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Transforms

Transforms model a signal as a collection of waveformsof a particular form: sinusoids for the Fourier transform,mother wavelets for the wavelet transforms, periodic basisfunctions for the periodicity transforms. All of these methodsare united in their use of inner products as a basic measureof the similarity and dissimilarity between signals, and allmay be applied (with suitable care) to problems of rhythmicidentification.

Suppose there are two signals or sequences. Are they the same or are they different?Do they have the same orientation or do they point in different directions? Are theyperiodic? Do they have the same periods? The inner product is one way of quanti-fying the similarity of (and the dissimilarity between) two signals. It can be used tofind properties of an unknown signal by comparing it to one or more known signals,a technique that lies at the heart of many common transform methods. The innerproduct is closely related to (cross) correlation, which is a simple form of patternmatching useful for aligning signals in time. A special case is autocorrelation whichis a standard way of searching for repetitions or periodicities. The inner product pro-vides the basic definitions of a variety of transform techniques such as the Fourierand wavelet transforms as well as the nonorthogonal periodicity transforms.

The first section reviews the basic ideas of the angle between two signals orsequences in terms of the inner product, and sets the mathematical notations thatwill be used throughout the chapter. Sect. 5.2 defines the cross correlation betweentwo signals or sequences in terms of the inner product and interprets the correlationas a measure of the fit or alignment between the signals. Sect. 5.3 shows how theFourier transform of a signal is a collection of inner products between the signal andvarious sinusoids. Some cautionary remarks are made regarding the applicability oftransforms to the rhythm-finding problem. Two signal processing technologies, theshort time Fourier transform and the phase vocoder are then described in Sects. 5.3.3and 5.3.4. Wavelet transforms are discussed in Sect. 5.4 in terms of their operationas an inner product between a mother wavelet and the signal of interest. The finalsection describes the Periodicity transforms, which are again introduced in terms ofan inner product, and some advantages are noted in terms of rhythmic processing.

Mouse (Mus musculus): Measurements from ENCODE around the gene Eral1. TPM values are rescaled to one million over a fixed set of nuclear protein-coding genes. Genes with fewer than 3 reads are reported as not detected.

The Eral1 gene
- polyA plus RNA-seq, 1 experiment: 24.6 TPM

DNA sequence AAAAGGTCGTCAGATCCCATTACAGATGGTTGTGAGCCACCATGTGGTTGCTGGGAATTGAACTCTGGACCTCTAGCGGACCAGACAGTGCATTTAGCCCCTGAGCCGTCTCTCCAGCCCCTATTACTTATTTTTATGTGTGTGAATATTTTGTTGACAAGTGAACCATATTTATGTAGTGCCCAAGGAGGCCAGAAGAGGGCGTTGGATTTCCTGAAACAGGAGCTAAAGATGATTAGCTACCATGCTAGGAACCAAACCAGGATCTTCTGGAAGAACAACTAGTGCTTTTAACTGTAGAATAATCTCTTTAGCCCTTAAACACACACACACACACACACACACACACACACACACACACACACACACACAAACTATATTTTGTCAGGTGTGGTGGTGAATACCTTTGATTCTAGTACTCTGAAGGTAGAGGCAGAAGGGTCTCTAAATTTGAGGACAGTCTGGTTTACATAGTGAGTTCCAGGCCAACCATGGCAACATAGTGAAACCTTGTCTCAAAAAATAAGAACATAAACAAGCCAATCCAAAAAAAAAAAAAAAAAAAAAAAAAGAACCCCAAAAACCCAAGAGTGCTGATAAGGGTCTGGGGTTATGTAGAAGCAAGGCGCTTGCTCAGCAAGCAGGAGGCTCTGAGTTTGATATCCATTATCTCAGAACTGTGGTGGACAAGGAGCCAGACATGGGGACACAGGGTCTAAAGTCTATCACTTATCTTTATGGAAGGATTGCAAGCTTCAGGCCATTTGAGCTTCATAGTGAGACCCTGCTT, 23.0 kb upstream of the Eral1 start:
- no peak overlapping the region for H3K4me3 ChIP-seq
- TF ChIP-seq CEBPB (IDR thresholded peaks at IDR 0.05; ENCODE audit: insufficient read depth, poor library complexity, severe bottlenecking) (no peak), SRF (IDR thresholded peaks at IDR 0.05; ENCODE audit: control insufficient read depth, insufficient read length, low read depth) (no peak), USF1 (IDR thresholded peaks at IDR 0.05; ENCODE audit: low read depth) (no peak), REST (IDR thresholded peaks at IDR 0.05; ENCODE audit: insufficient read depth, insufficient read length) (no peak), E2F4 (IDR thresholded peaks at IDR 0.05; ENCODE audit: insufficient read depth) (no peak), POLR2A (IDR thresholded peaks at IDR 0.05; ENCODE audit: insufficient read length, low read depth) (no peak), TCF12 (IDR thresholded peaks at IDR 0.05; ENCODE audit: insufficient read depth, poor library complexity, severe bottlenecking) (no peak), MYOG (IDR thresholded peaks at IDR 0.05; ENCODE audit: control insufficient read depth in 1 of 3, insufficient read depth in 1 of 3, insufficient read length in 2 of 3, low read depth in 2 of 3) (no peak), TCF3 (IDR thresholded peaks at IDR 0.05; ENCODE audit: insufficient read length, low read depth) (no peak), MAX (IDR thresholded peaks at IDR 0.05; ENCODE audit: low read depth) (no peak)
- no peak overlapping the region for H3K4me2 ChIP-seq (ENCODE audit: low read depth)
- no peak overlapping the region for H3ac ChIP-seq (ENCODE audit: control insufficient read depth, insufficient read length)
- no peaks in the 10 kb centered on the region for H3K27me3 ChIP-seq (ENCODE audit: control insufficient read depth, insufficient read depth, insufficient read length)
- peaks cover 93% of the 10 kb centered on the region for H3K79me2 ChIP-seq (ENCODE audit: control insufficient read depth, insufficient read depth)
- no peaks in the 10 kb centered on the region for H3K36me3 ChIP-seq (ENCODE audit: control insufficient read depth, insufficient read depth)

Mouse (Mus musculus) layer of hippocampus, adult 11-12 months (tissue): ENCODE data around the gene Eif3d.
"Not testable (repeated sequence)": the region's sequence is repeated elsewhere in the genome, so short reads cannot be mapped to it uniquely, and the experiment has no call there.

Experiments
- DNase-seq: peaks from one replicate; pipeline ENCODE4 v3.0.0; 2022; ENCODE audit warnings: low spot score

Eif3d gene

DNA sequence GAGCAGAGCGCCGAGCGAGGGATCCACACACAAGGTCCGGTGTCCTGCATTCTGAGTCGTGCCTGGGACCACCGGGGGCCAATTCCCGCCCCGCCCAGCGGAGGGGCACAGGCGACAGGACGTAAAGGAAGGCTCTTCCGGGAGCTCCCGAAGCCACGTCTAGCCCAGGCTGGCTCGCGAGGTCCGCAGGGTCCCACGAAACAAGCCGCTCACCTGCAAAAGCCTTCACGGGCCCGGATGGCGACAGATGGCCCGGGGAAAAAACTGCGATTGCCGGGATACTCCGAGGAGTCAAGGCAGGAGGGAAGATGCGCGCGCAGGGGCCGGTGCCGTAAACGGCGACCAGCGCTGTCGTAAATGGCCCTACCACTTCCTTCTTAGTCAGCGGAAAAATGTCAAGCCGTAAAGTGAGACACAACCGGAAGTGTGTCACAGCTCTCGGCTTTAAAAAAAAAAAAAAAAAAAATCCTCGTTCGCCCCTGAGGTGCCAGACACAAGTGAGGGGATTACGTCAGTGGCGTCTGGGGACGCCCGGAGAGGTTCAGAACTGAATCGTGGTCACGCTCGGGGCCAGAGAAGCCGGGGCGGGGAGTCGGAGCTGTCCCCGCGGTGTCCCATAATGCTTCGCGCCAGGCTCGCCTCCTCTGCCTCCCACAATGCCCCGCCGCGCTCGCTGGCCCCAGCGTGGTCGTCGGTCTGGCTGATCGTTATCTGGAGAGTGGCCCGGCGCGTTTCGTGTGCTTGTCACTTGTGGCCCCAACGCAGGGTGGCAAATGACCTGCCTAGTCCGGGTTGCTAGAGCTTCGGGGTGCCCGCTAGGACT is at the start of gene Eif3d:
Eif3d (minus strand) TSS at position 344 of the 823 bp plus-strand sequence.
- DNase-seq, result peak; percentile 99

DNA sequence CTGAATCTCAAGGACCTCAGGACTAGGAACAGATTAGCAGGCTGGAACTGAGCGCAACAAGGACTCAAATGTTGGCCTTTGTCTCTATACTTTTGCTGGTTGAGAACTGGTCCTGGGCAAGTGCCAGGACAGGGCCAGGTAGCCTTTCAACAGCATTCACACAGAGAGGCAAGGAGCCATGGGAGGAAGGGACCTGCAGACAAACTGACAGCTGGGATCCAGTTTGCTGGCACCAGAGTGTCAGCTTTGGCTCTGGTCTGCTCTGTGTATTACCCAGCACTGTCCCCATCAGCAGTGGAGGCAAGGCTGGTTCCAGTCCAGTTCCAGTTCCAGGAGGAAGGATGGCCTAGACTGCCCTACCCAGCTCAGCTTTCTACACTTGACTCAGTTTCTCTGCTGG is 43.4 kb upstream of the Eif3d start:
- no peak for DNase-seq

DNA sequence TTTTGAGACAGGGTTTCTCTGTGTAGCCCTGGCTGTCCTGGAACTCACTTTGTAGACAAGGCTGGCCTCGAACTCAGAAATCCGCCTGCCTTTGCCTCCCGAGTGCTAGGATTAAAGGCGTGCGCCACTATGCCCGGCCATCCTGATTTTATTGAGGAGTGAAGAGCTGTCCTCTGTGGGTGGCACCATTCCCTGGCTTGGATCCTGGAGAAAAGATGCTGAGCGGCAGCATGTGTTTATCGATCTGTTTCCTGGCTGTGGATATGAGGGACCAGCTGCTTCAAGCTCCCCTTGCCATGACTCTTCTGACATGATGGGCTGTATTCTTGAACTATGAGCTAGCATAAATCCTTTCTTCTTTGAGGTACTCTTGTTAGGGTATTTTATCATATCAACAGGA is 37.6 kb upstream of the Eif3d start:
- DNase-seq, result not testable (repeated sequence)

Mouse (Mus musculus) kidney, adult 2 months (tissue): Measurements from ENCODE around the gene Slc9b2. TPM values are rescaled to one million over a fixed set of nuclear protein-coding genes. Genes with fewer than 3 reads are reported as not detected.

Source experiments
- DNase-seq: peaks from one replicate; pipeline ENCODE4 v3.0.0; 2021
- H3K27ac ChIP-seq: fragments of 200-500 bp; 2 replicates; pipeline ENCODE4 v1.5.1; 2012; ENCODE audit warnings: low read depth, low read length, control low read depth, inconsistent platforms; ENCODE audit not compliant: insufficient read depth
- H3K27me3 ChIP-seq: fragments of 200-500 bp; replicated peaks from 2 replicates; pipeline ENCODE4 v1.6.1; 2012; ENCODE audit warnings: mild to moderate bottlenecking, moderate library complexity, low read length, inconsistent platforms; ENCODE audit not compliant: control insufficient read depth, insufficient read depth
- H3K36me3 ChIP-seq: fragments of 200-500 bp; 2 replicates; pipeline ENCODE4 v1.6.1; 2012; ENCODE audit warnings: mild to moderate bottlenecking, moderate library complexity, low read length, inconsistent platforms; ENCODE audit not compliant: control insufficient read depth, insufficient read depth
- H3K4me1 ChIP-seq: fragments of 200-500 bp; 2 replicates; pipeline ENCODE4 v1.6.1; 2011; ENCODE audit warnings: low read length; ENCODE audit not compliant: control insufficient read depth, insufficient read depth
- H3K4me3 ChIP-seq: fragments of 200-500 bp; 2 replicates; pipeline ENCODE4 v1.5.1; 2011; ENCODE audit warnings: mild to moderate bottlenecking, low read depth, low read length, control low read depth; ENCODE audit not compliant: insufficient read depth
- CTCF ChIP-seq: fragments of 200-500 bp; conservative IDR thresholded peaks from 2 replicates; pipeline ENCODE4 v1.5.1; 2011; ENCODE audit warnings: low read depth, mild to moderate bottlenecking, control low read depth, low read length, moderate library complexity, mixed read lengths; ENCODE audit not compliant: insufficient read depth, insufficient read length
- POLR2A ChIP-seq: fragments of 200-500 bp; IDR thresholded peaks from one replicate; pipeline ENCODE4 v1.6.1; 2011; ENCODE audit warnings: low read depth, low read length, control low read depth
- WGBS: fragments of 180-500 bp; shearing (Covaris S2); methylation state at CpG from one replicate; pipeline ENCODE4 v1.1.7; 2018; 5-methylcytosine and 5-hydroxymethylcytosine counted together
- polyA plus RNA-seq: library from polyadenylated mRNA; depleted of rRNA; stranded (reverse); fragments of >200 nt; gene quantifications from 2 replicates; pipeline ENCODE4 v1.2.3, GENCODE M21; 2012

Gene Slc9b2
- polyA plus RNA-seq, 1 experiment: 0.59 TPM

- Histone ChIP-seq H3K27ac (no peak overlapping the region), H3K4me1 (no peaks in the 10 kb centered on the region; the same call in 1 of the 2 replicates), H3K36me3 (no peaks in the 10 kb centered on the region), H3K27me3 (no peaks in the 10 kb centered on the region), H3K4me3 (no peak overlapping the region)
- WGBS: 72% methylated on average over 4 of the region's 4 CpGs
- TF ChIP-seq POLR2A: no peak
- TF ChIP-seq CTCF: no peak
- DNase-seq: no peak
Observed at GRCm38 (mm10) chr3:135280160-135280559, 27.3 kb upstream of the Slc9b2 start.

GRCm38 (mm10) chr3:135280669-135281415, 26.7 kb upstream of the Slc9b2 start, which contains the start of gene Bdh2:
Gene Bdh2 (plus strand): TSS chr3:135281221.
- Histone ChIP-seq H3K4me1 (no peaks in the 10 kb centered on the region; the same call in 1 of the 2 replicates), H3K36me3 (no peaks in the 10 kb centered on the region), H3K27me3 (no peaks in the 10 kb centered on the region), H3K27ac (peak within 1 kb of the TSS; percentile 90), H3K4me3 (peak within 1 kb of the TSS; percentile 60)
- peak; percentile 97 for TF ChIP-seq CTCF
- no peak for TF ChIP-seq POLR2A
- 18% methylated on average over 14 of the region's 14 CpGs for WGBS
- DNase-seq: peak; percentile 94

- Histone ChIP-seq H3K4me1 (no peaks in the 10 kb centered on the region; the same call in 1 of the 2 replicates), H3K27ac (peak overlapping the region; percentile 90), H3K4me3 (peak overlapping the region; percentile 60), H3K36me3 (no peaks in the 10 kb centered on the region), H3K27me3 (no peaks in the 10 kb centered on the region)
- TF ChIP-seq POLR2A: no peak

106 5 Transforms

5.1 Inner Product: The Angle Between Two Signals

The angle between two vectors gives a good indication of how closely aligned theyare: if the angle is small then they point in nearly the same direction; if the angle isnear degrees, then they point in completely different directions (they are at rightangles). The generalization of these ideas to sequences and signals uses the innerproduct to define the angle. When the inner product is large, the sequences areapproximately the same (point in the same direction) while if the inner product iszero (if the two are orthogonal) then they are like two vectors at right angles.

The most common definition of the inner product between two vectors and is

(5.1)

The length (or norm) of a vector is the square root of the sum of the squares of itselements, and can also be written in terms of the inner product as

(5.2)

For example, consider the two vectors and shown inFig. 5.1. The lengths of these vectors are and and the inner product is . The angle between

and is the such that

(5.3)

For the vectors in Fig. 5.1,

and so radians or about degrees.

x=(2,1)

y=(1,0)

Project x onto yProject y

onto x

Fig. 5.1. The angle between two vectors and can be calculated from the inner product us-ing (5.3). The projection of in the direction is (which is the same as ). Thisis the dotted line forming a right angle with .The projection of onto , given by , is alsoshown. If a projection is zero, then and arealready at right angles (orthogonal).

The inner product is important because it extends the idea of angle (and espe-cially the notion of a right angle) to a wide variety of signals. The definition (5.1)applies directly to sequences (where the sum is over all possible ) while

(5.4)

5.2 Correlation and Autocorrelation 107

defines the inner product between two functions and by replacing the sumwith an integral. As before, if the inner product is zero, the two signals are said to beorthogonal. For instance, the two sequences

are orthogonal, and

is orthogonal to both and . Taking all linear combinations of , , and (i.e., theset of all for all real numbers ) defines a subspace with threedimensions. Similarly, the two functions

and